We're about to start a new year in the Christian calendar, as this coming Sunday begins the season of Advent. These four Sundays/weeks before the season of Christmas make up one of the more difficult seasons to talk about. It is about the coming of Christ, yes, but not precisely about preparing for Christmas---although that can be an aspect of it. See? It already gets convoluted.
I decided I wanted a look at the the lessons for the first Sunday of Advent. A sort of anticipation of the anticipation, if you will. In the jumble of this season that often gets swallowed up in the secular, commercial Christmas, I wanted to see how I can enter it with something else.
Looking at the lessons, two phrases leap out at me. The first comes from Jeremiah: "The days are surely coming, says the Lord . . . " It's a phrase Jeremiah likes a lot (and used to be spoken regularly by a woman I know who used it with a threatening tone whenever someone was annoying her, but I digress). It's phrase full of threat and promise and hope. Actually, a quick survey of how Jeremiah used it, it was most often with a promise or a hopeful look forward. There was threat in some instances, sure, but more often, the days that are surely coming are hopeful days, days of restoration and fulfillment. That's the sense that we find in the first lesson this coming Sunday. "The days are surely coming, says the LORD, when I will fulfill the promise I made to the house of Israel and the house of Judah."
The gospel lesson is part of what is sometimes referred to as Jesus's apocalyptic or eschatological discourse. It's full of talk about the destruction of the Temple (for the immediate listeners) and of strife between nations (something we experience today). Jesus is trying to warn his followers and give them hope at the same time. It is the latter that I hear when I read, " . . . when you see these things taking place, you know that the kingdom of God is near."
Is Jesus talking about the future, making predictions? Maybe, to some extent. But I hear something more immediate in this word.
Jesus' mission is defined, at least in the synoptic gospels, as preaching the Kingdom or (as I prefer) Reign of God. This is described in parables and sermons in many and mysterious ways, but I've come to associate it with the Beatitudes. Also, while there is a forward-looking aspect of the Reign (it's always coming), there is also the word from Jesus that it is among or, depending on translation, within us. (Luke 17:21)
I've come to understand the the Reign of God as appearing whenever the hungry are fed, the naked are clothed and peacemakers are blessed as children of God. I no longer hear the Reign as being a place where all is perfect and beautiful, but where the imperfect and ugly are tended to. So, what I hear in Jesus's word in Luke 21:31 is that when we see the stories of wars and the heavens shaking, we can know the Reign is at hand because there will be people tending to the the ugliness of the world, offering help and healing.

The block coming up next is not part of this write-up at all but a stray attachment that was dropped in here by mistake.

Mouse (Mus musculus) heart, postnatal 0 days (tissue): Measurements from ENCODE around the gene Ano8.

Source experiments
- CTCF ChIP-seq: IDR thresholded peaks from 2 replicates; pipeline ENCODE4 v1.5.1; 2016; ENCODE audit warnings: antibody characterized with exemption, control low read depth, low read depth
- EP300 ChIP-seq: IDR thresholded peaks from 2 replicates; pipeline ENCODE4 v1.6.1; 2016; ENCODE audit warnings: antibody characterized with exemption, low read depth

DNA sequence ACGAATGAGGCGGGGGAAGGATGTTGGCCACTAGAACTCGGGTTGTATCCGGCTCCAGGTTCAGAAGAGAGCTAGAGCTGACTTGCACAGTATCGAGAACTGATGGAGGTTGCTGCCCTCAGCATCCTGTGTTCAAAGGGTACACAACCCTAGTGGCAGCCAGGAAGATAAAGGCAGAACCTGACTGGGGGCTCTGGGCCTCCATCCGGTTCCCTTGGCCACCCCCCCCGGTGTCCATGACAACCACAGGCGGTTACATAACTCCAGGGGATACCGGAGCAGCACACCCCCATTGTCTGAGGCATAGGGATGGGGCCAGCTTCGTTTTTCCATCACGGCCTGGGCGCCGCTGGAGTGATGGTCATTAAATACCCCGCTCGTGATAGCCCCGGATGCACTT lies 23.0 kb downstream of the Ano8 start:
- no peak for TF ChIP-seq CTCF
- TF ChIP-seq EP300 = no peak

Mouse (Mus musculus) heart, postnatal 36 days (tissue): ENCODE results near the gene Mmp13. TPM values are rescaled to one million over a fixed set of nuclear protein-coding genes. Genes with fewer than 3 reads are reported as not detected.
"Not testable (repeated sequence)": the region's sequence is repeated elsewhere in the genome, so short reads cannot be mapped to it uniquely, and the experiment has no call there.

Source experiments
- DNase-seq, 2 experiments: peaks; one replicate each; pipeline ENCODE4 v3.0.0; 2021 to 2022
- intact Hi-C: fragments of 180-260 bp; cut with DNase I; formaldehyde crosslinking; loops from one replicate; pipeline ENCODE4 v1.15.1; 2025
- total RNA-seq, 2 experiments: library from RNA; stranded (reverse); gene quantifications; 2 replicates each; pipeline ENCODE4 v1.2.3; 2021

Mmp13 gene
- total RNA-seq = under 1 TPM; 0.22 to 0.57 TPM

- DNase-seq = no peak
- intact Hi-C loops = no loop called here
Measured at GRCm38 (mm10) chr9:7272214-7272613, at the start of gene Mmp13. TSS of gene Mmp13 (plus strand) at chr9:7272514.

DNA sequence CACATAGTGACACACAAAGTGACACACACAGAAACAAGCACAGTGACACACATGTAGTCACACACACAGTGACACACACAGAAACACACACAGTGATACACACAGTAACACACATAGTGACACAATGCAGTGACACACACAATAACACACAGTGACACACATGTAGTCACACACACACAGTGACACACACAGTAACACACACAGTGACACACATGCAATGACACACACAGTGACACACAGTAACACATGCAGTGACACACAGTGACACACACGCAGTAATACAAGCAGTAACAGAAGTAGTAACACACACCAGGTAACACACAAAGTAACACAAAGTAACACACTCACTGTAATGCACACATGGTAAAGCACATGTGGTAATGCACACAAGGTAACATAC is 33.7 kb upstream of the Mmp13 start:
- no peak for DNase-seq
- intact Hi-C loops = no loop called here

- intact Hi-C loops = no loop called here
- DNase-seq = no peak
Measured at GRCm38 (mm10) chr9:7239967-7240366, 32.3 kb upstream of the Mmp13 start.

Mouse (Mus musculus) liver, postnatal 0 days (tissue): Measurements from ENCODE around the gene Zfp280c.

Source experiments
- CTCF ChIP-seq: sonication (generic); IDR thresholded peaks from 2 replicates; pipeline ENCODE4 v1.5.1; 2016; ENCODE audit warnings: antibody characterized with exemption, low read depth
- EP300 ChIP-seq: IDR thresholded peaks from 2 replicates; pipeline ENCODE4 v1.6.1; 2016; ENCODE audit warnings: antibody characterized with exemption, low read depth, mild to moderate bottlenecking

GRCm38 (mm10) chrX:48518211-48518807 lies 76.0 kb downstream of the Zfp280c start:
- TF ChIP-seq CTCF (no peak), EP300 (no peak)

It's akin to the somewhat famous story from Mr. Rogers who, based on a teaching from his mother, said to look for the helpers, the ones offering relief in times of disaster. Jesus doesn't promise that in the coming Reign that all will be peaceful, but that there will be peacemakers in the chaos.
And those peacemakers are among/within us.
The 21st Century has not been anything like I'd hoped growing up. Besides the absence of rocket packs and hover cars, it seems we've learned nothing from the wars of the 20th Century and in fact we seem to be getting worse. Just this past week, I've seen people posting on Facebook about how current events in the middle east, the downing of a Russian jet by Turkish firepower, and scapegoating of refugees seems eerily familiar to those who have read histories of how the first two World Wars started (there are parallels in both wars).
So, we see these terrible things taking place and they are terrible and fearful and might cause us if the world is about to burn down, but even as we see them, we will also see the Reign of God breaking into this situation. Perhaps we who have heard the Reign is among us will be part of the Reign breaking into the desolation.
The days are surely coming . . . you know the Reign of God is near . . . the advent of our Lord is celebrated and we are reminded that we look not only to a future return of Christ or even the preparation for the Feast of the Incarnation that is Christmas, but also to the ways the Reign of God is always appearing, always tending to the ugliness and brokenness of this world that my faith says God loves so much.